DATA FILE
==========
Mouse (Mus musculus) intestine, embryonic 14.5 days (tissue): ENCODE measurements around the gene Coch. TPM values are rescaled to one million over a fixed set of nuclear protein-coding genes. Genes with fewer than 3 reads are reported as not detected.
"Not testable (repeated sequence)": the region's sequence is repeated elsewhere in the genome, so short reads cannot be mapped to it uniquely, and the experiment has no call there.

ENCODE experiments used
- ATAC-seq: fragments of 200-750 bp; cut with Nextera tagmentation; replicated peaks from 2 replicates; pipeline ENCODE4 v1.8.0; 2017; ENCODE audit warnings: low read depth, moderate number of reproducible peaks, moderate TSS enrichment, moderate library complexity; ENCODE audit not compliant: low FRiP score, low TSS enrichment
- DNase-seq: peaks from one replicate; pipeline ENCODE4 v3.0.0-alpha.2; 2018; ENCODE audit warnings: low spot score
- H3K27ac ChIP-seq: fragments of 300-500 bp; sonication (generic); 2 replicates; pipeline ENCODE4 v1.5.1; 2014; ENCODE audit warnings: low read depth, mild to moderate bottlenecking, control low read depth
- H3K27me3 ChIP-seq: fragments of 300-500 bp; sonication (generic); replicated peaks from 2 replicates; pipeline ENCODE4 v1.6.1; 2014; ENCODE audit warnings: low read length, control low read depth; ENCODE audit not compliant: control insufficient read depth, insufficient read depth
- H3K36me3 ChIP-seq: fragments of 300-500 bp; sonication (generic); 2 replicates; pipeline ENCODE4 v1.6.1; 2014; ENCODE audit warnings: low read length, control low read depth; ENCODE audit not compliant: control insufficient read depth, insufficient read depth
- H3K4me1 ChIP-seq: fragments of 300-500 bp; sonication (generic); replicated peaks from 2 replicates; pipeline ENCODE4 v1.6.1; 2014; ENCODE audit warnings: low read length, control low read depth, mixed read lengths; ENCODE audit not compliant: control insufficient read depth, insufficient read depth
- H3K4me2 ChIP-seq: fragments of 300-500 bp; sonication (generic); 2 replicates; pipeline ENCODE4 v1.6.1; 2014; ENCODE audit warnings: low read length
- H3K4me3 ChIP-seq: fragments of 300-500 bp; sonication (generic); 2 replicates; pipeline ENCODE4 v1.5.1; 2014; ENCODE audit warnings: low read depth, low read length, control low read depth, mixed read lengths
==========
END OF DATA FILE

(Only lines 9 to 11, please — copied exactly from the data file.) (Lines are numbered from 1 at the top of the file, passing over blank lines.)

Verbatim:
- H3K4me1 ChIP-seq: fragments of 300-500 bp; sonication (generic); replicated peaks from 2 replicates; pipeline ENCODE4 v1.6.1; 2014; ENCODE audit warnings: low read length, control low read depth, mixed read lengths; ENCODE audit not compliant: control insufficient read depth, insufficient read depth
- H3K4me2 ChIP-seq: fragments of 300-500 bp; sonication (generic); 2 replicates; pipeline ENCODE4 v1.6.1; 2014; ENCODE audit warnings: low read length
- H3K4me3 ChIP-seq: fragments of 300-500 bp; sonication (generic); 2 replicates; pipeline ENCODE4 v1.5.1; 2014; ENCODE audit warnings: low read depth, low read length, control low read depth, mixed read lengths